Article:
Change your environment, change your life

Posted by Ros Jones
on 27th April 2020

Are you wondering how you can change things right now to get different results?

Our environment has a massive impact on us – our mood, how we think and feel, how we behave, the decisions we make and the actions we take.

If you’re stuck at home during this Coronavirus Time, trying to work, home school and get to the supermarket, you’ll know this more than ever right now. You might think that there’s not much you can do about your environment. But it’s not just your physical environment that counts.

The Identity Iceberg

You may be familiar with the concept of the ID Iceberg. This is the metaphor that describes how who we are (our ‘BE’) leads to what we do which gives us our results (what we have, our quality of life). This can also be represented by the formula Be X Do = Have which suggests (going back to our algebra!) that if we change who we are, or what we do, we’ll receive different results.

So how can we change who we are so that we can have different results in our lives?

Who we are (our Be) in the iceberg analogy is the bit that no-one sees. It’s the bit of the iceberg that sits under the water. What we do is the bit that people see, the ice above the water. But it’s the ice beneath the surface that has the biggest impact – after all, it’s the bit that sunk the Titanic!

Who we are is, simplistically, made up of our skills, our beliefs, our values, our identity and our environment. What we actually do – the actions we take – is dependent on these elements of who we are. So, if we want to change what we do, we have to learn new skills, because we won’t do something if we don’t know how to. We have to change our beliefs – for example if we believe we’re no good at something we won’t do it. We may have to change our values. For example if we believe salespeople are sleazy, pushy people, it’s unlikely we’ll be able to sell. And we may have to change our identity – who we believe we are.

What about our environment?

Our environment is the part of our identity iceberg that many of us ignore with potentially disastrous results. The impact of our environment on us is massive. Think back to the iceberg. We know from global warming studies that if the temperature of the water increases, the whole size and shape of the iceberg changes. So in our analogy, our environment does not just comprise our physical environment – where we live and where we work (and those two are currently more and more likely to be the same place right now in this Coronavirus Time and so even more important to get right for us).

Our environment also includes the impact on us when we were very young (up to the age of 7) of our parents, carers, teachers, the people who programmed us by telling us things like how they loved us, or how unlovable we were, that we were great at art, or who ridiculed us for our painting of what we said was an elephant, et cetera. Our environment at that age had a long lasting, apparently indelible impact on our identity. Most people take this to their graves without questioning or working to undo any negative influences on their identity received during those tenderly informative years.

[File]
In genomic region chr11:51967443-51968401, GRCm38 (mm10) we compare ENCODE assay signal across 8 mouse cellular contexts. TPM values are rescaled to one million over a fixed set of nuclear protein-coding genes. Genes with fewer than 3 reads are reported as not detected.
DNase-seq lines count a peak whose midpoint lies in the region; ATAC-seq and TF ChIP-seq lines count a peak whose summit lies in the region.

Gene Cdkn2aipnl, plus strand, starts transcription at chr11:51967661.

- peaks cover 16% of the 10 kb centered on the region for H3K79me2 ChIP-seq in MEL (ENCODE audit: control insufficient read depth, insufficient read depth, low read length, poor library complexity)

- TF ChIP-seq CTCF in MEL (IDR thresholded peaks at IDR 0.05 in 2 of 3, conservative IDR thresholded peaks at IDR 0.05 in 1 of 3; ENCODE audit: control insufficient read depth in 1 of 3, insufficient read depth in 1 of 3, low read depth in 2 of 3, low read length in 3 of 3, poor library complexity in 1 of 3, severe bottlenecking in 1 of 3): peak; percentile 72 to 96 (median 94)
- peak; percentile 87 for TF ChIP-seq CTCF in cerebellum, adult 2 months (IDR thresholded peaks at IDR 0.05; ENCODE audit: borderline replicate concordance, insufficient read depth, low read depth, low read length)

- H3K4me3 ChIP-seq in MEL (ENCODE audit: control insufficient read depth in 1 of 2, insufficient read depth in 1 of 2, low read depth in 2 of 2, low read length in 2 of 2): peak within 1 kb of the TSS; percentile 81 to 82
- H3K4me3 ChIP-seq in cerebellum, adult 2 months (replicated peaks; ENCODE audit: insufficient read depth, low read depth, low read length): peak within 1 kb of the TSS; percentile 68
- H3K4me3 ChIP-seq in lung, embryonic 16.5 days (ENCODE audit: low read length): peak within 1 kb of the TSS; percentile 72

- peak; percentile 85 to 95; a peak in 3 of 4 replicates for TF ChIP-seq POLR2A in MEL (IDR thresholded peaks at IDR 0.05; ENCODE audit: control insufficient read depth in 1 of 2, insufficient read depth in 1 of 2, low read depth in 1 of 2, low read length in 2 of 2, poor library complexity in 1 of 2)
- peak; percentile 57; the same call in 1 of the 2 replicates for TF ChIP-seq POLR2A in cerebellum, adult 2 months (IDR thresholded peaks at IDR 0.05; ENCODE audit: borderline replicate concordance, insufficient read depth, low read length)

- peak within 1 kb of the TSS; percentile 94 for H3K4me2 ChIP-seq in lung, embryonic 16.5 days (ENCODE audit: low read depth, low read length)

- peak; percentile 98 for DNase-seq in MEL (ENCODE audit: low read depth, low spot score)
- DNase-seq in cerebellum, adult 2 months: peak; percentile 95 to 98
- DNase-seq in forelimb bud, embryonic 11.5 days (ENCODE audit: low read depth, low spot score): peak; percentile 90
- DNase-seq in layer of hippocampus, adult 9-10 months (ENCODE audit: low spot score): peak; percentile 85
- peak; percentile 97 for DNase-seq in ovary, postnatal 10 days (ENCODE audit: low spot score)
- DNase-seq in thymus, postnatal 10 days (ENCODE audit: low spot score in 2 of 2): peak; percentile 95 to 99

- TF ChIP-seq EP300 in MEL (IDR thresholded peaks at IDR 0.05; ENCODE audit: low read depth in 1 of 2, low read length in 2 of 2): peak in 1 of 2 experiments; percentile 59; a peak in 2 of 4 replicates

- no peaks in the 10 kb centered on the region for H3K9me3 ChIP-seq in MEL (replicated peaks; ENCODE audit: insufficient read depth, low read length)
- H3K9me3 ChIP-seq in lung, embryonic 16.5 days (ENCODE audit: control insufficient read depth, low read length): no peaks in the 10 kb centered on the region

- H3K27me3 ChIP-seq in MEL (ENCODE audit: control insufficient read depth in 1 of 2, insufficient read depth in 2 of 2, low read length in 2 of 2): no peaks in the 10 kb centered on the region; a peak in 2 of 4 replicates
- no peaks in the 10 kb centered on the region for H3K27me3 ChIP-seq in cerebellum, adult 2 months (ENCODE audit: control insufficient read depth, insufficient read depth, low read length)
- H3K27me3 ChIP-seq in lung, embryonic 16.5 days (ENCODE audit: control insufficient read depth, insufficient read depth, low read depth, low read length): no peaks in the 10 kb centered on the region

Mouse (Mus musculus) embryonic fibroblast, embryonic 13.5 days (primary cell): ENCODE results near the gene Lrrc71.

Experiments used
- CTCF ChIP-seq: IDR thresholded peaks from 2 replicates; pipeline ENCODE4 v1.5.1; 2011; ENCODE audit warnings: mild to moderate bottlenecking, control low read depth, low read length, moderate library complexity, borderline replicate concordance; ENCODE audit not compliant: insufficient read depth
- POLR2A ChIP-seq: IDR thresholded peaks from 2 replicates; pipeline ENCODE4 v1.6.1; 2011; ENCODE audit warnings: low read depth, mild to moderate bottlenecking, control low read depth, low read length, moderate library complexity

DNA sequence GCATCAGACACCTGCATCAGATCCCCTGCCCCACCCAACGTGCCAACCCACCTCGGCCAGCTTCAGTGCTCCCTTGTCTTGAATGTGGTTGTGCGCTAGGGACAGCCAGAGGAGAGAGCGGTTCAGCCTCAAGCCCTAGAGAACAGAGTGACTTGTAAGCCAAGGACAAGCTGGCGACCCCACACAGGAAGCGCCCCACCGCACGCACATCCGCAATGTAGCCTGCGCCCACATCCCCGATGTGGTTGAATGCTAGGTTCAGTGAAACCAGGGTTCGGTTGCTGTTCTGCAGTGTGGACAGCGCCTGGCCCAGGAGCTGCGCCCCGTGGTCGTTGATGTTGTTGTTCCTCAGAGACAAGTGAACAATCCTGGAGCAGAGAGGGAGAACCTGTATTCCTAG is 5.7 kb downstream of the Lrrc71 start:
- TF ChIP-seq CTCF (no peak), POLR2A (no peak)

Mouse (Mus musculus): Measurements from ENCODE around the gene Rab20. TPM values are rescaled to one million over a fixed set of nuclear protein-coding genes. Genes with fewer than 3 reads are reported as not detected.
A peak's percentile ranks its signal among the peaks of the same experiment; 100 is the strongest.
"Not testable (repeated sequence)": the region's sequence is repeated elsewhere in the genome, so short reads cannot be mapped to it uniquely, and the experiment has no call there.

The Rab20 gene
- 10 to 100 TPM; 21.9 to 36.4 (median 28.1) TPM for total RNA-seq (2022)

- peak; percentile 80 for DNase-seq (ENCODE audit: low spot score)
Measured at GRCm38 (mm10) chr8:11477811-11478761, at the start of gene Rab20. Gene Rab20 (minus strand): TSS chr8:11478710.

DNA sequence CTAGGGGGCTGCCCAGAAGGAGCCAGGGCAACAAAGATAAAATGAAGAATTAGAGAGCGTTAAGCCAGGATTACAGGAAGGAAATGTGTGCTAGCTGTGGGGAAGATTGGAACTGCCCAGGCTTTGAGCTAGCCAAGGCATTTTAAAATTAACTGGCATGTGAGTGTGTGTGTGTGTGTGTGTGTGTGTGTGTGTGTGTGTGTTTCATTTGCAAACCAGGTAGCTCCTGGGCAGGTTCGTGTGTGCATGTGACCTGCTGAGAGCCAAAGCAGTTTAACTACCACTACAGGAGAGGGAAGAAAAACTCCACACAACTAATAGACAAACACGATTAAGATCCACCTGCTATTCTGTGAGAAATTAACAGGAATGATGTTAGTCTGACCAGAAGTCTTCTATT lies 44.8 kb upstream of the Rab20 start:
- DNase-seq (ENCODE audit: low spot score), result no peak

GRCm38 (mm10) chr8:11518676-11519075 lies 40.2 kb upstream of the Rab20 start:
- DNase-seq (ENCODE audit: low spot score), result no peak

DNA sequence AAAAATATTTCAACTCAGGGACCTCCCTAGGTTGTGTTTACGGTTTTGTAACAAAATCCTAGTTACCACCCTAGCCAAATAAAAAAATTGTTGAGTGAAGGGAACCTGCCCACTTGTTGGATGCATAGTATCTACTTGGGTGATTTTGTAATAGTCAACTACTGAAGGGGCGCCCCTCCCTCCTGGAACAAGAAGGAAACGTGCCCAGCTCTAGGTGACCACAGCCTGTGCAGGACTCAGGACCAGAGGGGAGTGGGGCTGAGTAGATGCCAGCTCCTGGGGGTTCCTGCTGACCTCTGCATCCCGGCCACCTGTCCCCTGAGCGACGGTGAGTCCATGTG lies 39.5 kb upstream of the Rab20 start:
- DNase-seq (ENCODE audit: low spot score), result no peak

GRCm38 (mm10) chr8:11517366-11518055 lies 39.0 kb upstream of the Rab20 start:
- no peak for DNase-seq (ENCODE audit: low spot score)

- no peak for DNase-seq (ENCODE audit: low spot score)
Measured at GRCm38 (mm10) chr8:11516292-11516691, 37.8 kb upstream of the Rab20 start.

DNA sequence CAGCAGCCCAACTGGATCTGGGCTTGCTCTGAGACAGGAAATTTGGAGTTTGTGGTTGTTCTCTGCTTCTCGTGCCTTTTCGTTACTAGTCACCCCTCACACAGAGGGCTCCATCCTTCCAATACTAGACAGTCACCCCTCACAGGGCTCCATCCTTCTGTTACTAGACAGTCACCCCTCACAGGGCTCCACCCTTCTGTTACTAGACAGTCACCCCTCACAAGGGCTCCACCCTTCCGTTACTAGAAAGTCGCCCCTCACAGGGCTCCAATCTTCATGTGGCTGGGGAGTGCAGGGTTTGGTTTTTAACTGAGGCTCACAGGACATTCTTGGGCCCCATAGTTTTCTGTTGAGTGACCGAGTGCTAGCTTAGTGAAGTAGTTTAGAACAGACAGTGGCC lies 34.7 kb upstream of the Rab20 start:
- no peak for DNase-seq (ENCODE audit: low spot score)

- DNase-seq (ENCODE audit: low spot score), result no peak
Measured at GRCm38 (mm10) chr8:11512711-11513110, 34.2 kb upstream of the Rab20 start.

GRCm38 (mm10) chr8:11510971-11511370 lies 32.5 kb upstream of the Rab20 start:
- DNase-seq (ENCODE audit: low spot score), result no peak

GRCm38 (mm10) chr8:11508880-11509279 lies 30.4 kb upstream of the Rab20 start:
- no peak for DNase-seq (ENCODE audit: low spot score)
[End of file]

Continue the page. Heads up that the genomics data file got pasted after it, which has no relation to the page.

Who are you hanging out with?

Our environment also includes the people we hang out with – our family, friends, customers, suppliers. Research has shown that we become like the average of the five people we spend the most time with. Who we spend our time with may be the single most determining factor in the person we become and in our quality of life.

Spend time with positive successful achievers and inevitably their attitudes and successful habits will reflect on you. You’ll become more like them.

On the other hand, if most of the people you associate with are constantly complaining, making excuses or coming up with reasons why life is against them, the odds are you will be too. Unfortunately, there will be people who are trying to get ahead in life but keep getting pulled down by the people around them. This can be difficult when these people are your family! We must be strong and be sure to spend less time with people who don’t encourage and challenge us to become the best we can be.

Look for people who believe in you, admire you and can help you get where you want to go in life. Surround yourself with people who will create a positive environment for your sense of self.

What are you putting into your head?

Finally, your environment also includes the stuff you read or listen to (or don’t read or listen to) which is why personal development through learning is so important to our success. The massively influential and inspirational Jim Rohn taught that our level of success will rarely exceed and will usually parallel our level of personal development.

We need to be aware of what we allow in our heads. A great example of this is consuming negative, speculative news every day. My advice is: don’t do it!

Our outer world will always be a reflection of our inner environment. The trick is to take the time to be self-aware enough to realise what needs to change inside for our outer world to change.

Ros Jones

See also: 10 Top Tips for Changing your Environment during Coronavirus Times




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